And my final comment to this string will be a few quotes from Herb Brooks (who never complained that his collective group of college amateurs were up against a paid professional team):

“Everybody wants to change the world, but they don’t want to change themselves. So we all have to change our thinking and focus on getting our kids better.”

“You win with people, not with talent. So the quality of the people is very important in building your team. I always looked for people with a solid value system.”

“Success is won by those who believe in winning and then prepare for that moment. Many want to win, but how many prepare? That is the big difference.”

“[No team] has enough talent to win on talent alone.”

Coaching will always be the most important aspect of a team’s success.

Keep the feedback coming - we don’t have all the answers and some of your suggestions/feedback/criticism will bring about positive change for all our members. I would just ask, as does the site owner, to keep the discourse respectful and productive.

Thank y’all for permitting me to be a bit long winded - S

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Since I’m a lazy bastard, I’ll just link to what I said back at the end of last season… where I said I that since I was a lazy bastard, I’d just copy/paste what I said back in 2014:

Thanks FB, I’ll follow your example and keep my responses on file for future use. While I’ve been with the ACHA for almost a decade, I’ve been somewhat insulated, though not oblivious to this argument. Working with 13 ACC M2 teams who might be handicapped by extremely high entrance academic standards, less than 10K student bodies, demanding academics (some require a 2.5 GPA to participate in club sports), minimal funding from their university, volunteer coaches, and geographically far from any youth hockey populations, I discovered coaches and student-athletes who cherished the opportunity just to compete each weekend wearing their university logo and colors. Not one, in more than 20 years of the conference history went to the ACHA post-season until last season. Despite all those circumstances, and being lunched on occasion by Big 10 teams (who enjoy a student population well over 50K), or programs far more funded, I never heard a complaint that the ACHA was being unfair or accusations of cheating. They were appreciative the ACHA and the ACCHL provided an opportunity to continue to participate in a sport that’s in their blood, and at the university they attend. For them, a last chance to play competitive, professional, organized hockey, and a conference championship of similar teams from like universities. I believe that is what the ACHA is providing to the vast majority of it’s members. To those programs who aspire to a successful post-season, I would recommend looking at the past national champions - well organized, phenomenal support from their university, tremendous time and effort commitment in recruiting, and probably the most important, exceptional coaching and locker room leadership. S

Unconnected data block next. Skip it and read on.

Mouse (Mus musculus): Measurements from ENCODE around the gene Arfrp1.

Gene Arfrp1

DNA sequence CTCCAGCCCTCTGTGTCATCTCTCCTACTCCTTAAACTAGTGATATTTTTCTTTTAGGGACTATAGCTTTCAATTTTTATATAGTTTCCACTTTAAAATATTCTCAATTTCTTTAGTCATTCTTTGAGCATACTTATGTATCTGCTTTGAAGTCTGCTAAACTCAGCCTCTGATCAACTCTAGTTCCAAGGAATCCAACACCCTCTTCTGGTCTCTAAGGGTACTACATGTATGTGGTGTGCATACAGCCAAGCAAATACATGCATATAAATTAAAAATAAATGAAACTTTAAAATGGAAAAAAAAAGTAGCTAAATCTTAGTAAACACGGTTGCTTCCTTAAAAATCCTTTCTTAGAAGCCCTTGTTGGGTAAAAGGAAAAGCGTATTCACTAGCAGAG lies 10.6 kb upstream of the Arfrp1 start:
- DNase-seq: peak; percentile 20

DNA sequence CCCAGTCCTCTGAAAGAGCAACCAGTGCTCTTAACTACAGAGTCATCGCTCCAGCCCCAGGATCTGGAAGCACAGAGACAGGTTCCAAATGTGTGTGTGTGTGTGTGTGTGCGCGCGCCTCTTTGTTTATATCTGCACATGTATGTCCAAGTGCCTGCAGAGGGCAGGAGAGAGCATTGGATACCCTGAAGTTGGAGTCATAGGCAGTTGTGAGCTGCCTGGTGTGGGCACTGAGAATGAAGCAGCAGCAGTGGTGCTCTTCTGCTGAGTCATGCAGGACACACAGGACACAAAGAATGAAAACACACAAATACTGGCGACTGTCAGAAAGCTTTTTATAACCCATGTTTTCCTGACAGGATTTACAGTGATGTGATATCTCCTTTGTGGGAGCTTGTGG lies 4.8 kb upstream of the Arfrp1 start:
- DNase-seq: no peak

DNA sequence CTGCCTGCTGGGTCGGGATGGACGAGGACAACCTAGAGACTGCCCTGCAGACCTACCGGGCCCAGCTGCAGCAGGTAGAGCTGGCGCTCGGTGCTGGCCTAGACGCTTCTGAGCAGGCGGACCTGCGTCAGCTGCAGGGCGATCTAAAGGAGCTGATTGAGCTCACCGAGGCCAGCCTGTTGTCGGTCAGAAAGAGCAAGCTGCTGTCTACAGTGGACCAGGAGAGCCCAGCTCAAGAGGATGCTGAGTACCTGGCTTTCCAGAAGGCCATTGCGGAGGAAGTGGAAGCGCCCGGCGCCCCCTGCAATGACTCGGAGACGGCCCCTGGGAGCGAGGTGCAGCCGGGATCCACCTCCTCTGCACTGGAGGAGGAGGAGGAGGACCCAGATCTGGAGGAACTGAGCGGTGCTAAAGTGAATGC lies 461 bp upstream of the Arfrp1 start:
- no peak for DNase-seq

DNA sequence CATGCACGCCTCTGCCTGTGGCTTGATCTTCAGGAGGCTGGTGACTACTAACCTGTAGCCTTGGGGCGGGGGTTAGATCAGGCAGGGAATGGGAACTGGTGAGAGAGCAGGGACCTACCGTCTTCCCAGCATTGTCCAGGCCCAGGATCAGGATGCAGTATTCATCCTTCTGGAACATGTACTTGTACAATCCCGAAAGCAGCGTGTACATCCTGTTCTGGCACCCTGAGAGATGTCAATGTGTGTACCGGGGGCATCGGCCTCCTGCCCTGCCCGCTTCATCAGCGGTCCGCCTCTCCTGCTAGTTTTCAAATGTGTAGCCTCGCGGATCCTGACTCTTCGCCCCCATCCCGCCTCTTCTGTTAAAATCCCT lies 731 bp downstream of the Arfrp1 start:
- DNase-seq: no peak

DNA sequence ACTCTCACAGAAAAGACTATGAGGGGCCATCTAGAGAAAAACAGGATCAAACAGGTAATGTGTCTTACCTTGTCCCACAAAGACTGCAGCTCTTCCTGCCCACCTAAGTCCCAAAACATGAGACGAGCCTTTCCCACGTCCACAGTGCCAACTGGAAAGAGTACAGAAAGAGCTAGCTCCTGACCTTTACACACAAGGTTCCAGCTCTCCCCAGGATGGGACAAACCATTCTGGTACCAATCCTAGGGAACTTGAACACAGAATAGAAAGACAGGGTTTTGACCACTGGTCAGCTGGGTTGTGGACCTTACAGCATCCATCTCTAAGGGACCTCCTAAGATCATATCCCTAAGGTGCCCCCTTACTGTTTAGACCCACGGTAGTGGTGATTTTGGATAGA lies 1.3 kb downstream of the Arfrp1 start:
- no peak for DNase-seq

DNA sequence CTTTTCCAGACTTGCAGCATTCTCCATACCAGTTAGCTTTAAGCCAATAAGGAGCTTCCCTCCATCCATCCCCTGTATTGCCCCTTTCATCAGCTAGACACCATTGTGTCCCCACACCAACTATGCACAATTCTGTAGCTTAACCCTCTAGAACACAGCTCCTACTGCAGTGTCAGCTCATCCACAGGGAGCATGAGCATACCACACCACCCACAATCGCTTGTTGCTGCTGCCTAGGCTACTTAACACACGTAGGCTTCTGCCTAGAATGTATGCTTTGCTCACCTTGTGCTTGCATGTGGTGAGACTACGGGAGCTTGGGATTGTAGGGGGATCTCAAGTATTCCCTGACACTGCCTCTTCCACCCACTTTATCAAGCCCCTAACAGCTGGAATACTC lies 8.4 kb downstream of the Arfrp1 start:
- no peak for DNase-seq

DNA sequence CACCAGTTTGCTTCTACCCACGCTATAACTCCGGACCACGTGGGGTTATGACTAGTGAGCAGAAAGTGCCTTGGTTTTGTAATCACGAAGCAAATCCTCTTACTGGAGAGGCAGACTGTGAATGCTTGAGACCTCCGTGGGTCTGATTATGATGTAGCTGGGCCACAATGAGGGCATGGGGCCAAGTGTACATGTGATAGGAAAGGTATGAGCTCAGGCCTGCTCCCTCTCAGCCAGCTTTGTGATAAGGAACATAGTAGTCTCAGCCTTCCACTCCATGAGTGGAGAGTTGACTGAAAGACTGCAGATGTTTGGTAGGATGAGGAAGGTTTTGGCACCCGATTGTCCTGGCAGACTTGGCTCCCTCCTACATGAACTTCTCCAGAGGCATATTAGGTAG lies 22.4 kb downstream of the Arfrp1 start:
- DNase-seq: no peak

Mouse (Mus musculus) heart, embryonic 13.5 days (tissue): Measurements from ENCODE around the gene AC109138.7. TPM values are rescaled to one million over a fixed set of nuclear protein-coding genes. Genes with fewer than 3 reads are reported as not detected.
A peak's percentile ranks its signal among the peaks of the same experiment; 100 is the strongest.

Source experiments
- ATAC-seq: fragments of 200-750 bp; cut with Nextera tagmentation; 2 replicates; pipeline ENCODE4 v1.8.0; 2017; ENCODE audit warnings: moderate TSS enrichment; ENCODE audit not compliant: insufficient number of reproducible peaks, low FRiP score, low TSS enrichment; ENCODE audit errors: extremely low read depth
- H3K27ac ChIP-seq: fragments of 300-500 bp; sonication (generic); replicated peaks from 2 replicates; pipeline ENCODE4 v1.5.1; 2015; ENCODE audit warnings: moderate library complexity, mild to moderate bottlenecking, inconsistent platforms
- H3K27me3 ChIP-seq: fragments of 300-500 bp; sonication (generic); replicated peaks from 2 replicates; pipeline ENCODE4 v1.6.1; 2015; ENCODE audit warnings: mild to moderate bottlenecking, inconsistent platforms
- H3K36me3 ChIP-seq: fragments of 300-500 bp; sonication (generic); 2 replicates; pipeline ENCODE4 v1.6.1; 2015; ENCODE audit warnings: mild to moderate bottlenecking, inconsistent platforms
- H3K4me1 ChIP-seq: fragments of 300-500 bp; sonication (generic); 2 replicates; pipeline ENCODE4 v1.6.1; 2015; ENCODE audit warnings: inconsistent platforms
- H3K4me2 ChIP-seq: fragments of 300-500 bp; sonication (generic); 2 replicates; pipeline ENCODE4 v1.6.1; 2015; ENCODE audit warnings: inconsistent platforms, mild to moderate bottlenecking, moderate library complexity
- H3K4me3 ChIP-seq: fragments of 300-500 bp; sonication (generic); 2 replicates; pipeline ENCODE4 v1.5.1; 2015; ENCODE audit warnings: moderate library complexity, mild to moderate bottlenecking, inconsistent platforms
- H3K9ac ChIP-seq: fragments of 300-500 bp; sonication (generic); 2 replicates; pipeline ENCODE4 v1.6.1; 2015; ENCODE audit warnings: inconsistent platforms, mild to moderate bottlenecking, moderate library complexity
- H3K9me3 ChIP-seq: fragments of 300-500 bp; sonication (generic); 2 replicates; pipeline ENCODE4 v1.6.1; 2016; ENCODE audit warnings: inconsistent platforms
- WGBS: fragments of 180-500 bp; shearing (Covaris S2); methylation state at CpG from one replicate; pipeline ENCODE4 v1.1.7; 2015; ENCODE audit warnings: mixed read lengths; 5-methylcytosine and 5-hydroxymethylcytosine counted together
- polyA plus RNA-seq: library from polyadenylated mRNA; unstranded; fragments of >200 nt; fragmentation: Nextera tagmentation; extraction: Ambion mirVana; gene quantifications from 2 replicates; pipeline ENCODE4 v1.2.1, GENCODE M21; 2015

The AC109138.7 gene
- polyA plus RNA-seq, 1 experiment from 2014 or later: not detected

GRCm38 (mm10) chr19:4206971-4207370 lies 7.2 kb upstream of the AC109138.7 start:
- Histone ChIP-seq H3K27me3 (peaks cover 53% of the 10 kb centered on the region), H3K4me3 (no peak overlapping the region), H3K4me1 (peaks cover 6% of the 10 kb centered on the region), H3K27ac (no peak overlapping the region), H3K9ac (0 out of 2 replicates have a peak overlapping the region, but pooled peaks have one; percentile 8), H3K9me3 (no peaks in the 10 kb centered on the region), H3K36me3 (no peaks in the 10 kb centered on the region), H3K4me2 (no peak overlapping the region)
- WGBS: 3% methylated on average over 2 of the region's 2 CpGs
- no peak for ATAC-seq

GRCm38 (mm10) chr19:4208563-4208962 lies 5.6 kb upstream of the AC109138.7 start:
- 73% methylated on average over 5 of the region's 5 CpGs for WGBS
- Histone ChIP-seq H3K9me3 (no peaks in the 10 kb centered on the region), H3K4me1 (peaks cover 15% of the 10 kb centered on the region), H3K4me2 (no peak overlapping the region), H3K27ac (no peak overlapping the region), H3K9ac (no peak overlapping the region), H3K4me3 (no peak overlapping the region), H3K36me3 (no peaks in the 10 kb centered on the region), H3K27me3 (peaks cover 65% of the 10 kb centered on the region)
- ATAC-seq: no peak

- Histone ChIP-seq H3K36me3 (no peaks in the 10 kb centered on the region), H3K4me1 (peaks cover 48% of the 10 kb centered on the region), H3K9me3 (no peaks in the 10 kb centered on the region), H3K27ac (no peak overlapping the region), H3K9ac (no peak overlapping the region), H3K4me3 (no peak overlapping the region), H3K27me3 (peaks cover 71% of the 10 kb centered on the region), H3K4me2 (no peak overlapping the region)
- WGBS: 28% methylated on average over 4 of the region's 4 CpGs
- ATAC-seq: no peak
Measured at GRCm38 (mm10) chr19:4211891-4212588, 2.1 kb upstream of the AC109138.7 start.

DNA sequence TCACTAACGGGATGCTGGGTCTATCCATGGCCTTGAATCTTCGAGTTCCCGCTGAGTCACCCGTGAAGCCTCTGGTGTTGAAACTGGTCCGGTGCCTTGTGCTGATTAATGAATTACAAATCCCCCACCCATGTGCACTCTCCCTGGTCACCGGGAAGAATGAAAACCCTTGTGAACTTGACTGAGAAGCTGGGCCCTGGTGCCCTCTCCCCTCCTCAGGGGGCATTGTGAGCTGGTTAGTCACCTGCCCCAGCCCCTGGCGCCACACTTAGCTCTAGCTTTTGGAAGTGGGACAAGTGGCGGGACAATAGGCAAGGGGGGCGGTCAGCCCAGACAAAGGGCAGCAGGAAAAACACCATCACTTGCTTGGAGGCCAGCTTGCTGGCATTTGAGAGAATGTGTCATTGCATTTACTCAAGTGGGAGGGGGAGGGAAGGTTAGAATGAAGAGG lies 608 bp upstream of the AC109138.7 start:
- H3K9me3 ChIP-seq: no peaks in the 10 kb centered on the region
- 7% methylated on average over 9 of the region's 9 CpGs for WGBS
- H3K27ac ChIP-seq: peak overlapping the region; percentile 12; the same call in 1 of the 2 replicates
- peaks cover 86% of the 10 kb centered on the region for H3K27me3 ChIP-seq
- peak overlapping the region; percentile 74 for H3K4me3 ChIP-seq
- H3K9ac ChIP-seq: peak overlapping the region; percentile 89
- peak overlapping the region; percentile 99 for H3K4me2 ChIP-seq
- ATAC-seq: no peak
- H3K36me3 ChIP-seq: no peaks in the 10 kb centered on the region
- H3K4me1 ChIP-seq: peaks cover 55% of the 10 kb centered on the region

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I think the Sheriff has stated it extremely well for all to see that steps are being taken to help address the nearly impossible task of finding proper balance between programs, regions and divisions. There’s no need to continue to flog this horse. :ok_hand:

The BoardBoss